If you’re thinking of writing a book on real estate, a great starting point is often refining what you want to cover. You might have a long list of ideas to decipher to find which ones are most relevant. Or you could be drawn to a certain asset niche but need to research it further to see if an entire book could be based on it.
By evaluating the possibilities, you’ll have a better chance of choosing a topic that will work well for a book. Moreover, spending time upfront can help you identify what subjects your audience will find useful. When done well, the topic of your real estate book can help you move forward both as an author and in your professional career.
Use the following guidelines as you choose a topic for your book:
1. Think about Your Real Estate Expertise
What areas of commercial real estate do you specialize in? Do you have years of experience in the industrial segment? Once you have a broad idea of what you want to write about, consider how the topics could be broken down. If you’ve been involved in multifamily properties for decades, you might be able to share your insight on how to manage the business with readers. In addition, drawing from your expertise adds a layer of credibility to you as an author.
2. Analyze Your Target Audience
Do you regularly have others asking you for advice? Before I wrote “The Insider’s Edge to Real Estate Investing,” I started a podcast featuring leaders in the commercial real estate industry. I had a lot of content come in from that, and I also received many questions from listeners related to getting started in real estate. I spent a considerable amount of time thinking about who would read the book, and what benefits they would gain.
When you create avatars for readers of your book, it allows you to consider the challenges they’re facing. You can then address those obstacles and provide a solution in your book. This gives readers takeaways that they can use right away in their lives.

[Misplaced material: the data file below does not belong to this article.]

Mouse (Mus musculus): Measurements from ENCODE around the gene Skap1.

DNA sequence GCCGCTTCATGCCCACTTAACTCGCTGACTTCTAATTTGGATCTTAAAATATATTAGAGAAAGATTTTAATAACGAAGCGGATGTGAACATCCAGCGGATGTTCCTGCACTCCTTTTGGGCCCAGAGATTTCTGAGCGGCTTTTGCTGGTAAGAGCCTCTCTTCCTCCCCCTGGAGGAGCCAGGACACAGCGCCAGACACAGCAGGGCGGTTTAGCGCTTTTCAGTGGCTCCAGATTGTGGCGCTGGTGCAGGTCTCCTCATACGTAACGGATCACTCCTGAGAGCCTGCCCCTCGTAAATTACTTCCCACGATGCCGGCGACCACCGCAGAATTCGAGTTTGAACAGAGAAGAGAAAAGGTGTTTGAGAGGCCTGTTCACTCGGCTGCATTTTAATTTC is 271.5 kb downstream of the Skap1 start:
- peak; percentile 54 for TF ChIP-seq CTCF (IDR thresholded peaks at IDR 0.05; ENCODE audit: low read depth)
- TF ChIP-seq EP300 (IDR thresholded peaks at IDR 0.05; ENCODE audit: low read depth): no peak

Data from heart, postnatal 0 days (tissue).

3. Find Out What’s Been Covered
In real estate, like other industries, a long line of books is already sitting on the shelves at bookstores. You’ll want to see where the gaps are, and how you could add value in those spaces. Before I wrote anything for my book, I read as many books on real estate as I could. I identified what was available for readers. More importantly, I found what was missing. While there were many fix-and-flip manuals, along with academic textbooks, I never came across a practical guide to get started in real estate investing. So I made that the main topic, and geared it for both newcomers and those who wanted to up their game.
4. Talk to Others About Your Book
Before sitting down to write, find other authors in the commercial real estate space and contact them. If you know someone personally who has publishing experience, ask them for insight. They might offer advice on publishing through a traditional company or self-publishing, and could even make an introduction to an agent or publisher on your behalf.
When I had an initial manuscript, I reached out to Francis Greenburger, a real estate billionaire who also owns a publishing company Sanford J. Greenburger through his family. He gave constructive criticism for the book and gave ideas that were implemented in the final version.
5. Know the Difference Between Evergreen and Timely Topics
While you may want to speak to current trends, you could also consider a subject that has a long shelf life. There are pros and cons for each option. Evergreen subjects such as best practices for selling might appeal to a wide audience for a long period. On the other hand, newsworthy topics such as the recent market trends could help you build a platform as a go-to expert in your industry.
As you review your topic, keep in mind that it could change over time. Your first idea could get adapted, especially as you share it with others and apply their feedback. By evaluating your passion, expertise, and audience, you can select a topic that both engages and resonates with readers. When done well, you can create a book that adds value to your audience and helps you move forward in commercial real estate.